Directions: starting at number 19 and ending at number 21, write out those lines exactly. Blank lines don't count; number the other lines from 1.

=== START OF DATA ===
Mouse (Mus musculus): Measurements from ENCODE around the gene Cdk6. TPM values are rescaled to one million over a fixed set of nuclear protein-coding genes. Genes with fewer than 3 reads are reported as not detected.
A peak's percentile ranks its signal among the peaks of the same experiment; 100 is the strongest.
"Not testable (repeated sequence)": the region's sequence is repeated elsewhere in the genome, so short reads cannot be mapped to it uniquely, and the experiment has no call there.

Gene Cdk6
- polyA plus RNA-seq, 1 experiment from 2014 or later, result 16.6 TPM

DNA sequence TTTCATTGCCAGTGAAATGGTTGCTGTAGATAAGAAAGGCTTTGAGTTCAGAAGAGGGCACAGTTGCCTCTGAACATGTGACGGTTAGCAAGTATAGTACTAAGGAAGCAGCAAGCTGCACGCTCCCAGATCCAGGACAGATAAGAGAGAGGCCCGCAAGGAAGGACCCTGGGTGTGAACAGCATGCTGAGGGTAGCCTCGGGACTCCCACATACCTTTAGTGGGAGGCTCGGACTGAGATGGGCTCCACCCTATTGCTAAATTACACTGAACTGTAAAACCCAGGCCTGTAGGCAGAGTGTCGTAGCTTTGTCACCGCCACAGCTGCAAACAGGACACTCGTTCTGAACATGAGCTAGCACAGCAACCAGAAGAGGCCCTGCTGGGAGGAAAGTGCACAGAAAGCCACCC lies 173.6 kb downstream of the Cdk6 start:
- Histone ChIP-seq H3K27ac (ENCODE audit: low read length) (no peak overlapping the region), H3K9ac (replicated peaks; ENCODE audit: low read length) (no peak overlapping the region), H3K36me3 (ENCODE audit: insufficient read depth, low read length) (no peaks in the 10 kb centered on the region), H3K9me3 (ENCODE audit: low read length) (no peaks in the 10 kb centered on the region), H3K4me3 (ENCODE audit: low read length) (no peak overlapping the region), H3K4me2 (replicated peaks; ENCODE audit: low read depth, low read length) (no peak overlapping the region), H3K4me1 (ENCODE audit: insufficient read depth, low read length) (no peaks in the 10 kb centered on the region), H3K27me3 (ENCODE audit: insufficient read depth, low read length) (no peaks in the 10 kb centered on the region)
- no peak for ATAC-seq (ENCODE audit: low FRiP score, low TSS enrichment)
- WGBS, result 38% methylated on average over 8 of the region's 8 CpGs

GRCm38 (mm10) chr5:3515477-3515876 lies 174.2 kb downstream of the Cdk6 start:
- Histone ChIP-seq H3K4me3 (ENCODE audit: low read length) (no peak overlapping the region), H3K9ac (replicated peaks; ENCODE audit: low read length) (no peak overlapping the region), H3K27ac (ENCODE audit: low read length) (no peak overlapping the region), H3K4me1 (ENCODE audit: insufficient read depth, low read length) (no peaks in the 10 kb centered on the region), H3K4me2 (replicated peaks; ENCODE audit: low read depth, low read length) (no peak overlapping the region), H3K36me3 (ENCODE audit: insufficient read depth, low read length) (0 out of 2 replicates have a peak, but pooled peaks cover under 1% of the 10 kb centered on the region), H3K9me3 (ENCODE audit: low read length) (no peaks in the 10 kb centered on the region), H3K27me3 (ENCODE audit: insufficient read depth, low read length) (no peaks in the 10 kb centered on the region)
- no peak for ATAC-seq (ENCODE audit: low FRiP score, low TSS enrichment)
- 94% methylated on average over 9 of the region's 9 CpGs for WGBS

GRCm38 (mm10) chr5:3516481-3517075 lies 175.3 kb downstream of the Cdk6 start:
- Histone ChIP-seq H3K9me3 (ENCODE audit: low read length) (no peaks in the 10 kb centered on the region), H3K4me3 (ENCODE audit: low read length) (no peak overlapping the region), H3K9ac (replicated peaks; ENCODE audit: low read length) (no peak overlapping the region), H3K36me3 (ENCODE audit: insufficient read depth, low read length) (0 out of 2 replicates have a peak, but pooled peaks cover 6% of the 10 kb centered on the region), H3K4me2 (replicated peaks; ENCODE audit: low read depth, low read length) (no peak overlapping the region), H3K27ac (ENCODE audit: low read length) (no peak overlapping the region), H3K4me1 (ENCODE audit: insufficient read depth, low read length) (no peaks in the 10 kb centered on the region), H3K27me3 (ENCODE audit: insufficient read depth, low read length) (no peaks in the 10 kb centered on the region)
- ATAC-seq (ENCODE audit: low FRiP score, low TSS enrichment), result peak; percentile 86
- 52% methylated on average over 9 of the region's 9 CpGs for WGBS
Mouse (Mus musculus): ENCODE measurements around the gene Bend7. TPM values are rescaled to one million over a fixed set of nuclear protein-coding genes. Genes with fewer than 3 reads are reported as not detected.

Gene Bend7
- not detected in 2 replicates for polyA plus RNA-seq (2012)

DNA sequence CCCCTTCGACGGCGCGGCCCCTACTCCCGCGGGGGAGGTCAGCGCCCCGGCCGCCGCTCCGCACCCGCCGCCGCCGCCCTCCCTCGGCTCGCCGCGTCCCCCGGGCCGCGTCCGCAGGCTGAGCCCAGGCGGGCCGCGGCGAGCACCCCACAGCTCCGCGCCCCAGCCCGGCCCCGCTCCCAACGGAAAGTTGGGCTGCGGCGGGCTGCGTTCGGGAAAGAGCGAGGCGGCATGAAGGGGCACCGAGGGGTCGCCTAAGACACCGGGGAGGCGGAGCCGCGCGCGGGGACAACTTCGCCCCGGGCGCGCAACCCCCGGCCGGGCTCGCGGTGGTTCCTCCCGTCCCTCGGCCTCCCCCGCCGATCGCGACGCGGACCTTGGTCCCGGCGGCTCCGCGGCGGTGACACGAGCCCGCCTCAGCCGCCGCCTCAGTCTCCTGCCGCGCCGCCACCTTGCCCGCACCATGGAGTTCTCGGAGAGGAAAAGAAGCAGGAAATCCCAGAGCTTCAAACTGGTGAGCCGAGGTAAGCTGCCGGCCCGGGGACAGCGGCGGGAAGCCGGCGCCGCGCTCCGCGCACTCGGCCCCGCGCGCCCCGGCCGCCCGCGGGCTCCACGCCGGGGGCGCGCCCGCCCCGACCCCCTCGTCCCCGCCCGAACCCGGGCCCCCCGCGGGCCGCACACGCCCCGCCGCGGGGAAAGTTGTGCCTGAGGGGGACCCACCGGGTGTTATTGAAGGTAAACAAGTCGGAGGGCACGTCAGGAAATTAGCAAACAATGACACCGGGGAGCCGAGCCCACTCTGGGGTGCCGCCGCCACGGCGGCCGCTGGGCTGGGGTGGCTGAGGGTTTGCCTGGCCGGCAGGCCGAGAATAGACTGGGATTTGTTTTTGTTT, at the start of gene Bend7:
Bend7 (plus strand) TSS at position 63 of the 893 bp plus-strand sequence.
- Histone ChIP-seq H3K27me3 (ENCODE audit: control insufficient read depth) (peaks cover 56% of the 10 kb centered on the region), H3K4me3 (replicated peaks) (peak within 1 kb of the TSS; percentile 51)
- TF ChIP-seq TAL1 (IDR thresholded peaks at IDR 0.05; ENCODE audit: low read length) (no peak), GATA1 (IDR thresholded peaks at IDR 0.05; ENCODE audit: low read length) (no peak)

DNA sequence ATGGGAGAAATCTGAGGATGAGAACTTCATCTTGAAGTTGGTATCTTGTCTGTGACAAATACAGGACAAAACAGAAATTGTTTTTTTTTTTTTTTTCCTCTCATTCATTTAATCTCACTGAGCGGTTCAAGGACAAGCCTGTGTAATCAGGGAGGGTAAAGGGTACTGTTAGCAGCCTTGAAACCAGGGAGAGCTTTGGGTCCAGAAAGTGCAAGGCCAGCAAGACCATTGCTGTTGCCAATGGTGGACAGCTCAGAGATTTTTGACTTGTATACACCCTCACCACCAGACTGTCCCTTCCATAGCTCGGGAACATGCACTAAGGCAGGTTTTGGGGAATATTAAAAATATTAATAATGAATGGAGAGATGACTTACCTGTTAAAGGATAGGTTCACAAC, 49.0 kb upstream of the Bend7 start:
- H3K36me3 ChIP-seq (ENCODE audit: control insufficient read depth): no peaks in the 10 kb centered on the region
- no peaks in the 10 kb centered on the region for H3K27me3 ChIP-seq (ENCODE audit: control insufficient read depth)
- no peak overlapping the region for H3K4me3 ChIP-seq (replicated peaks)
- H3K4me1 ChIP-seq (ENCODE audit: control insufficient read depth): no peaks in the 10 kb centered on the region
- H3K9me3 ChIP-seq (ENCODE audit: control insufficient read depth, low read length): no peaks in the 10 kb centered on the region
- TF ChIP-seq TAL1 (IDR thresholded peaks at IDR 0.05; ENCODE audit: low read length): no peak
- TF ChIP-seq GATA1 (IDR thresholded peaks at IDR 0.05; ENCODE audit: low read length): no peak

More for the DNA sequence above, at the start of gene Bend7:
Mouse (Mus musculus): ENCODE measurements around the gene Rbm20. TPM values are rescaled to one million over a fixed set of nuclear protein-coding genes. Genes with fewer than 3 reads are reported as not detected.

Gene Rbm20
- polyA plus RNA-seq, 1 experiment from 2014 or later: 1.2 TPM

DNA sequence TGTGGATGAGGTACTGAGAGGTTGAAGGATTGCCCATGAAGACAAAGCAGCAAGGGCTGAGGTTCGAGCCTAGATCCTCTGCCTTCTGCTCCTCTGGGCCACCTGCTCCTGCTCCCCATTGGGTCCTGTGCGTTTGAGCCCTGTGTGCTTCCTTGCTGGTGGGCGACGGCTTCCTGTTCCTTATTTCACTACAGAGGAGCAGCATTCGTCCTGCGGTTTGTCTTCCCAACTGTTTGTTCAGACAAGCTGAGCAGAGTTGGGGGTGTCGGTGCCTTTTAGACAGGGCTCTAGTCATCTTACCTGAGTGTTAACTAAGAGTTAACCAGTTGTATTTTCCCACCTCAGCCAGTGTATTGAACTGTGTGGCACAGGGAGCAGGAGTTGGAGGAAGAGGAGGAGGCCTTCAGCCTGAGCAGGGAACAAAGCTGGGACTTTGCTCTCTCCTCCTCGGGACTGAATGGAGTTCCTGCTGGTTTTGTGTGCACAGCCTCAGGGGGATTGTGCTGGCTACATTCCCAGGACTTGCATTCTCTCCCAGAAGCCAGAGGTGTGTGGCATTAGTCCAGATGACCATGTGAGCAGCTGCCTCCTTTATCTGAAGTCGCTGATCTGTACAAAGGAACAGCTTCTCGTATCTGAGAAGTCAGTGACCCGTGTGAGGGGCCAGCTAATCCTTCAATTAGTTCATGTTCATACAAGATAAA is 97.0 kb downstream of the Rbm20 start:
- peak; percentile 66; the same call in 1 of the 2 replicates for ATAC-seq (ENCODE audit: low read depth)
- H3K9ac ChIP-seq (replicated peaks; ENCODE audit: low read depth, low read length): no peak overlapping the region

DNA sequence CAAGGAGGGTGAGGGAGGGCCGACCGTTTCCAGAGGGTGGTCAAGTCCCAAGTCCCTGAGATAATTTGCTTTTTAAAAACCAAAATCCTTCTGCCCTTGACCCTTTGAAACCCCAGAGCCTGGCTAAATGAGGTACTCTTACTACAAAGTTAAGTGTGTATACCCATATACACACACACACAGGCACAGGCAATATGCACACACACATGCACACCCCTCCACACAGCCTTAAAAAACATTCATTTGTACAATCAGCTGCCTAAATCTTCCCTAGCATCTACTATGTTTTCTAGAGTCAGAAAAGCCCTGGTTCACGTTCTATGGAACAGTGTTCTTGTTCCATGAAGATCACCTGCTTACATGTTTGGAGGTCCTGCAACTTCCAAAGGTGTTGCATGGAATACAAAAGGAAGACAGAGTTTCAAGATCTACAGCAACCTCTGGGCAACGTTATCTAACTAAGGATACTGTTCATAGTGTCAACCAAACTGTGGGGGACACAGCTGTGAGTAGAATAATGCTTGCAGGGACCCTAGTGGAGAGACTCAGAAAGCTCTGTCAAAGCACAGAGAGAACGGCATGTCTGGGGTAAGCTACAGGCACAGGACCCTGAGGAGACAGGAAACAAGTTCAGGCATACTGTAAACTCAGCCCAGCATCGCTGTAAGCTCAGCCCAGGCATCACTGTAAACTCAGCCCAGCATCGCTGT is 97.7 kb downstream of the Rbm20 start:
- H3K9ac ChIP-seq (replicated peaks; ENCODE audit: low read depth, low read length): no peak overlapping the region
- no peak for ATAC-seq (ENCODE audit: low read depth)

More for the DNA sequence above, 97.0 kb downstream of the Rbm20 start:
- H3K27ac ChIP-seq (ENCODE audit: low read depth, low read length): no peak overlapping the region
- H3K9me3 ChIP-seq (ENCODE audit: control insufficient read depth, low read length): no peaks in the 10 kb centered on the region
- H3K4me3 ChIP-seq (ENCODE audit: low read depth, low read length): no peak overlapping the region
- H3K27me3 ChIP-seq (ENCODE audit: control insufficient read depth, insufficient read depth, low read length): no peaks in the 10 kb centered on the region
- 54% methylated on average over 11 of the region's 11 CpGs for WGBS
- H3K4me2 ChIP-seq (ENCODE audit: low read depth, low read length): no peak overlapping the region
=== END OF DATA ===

Gene Bend7
- not detected in 2 replicates for polyA plus RNA-seq (2012)

DNA sequence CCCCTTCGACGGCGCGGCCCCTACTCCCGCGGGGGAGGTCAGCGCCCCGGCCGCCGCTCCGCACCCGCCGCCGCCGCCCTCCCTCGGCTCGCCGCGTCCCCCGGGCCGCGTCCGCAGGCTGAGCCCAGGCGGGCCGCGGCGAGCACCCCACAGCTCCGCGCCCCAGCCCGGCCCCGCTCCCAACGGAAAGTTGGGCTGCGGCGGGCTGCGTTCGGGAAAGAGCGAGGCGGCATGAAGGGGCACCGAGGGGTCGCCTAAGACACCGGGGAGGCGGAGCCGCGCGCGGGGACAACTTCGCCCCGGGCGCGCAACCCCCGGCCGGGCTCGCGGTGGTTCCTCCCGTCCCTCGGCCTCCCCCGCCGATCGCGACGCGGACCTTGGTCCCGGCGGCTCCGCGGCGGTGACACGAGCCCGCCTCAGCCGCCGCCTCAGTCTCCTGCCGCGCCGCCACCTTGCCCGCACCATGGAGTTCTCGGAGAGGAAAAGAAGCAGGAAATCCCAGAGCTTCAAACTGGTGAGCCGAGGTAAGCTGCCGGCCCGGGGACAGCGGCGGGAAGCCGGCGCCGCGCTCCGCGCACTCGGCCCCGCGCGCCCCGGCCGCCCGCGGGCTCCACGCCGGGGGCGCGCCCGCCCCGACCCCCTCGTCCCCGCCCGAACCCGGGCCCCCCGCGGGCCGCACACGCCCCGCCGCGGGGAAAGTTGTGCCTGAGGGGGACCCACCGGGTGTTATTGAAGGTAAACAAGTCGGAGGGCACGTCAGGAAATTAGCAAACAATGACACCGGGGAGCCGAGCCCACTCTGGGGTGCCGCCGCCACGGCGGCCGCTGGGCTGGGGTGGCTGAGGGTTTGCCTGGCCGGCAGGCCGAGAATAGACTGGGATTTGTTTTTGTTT, at the start of gene Bend7: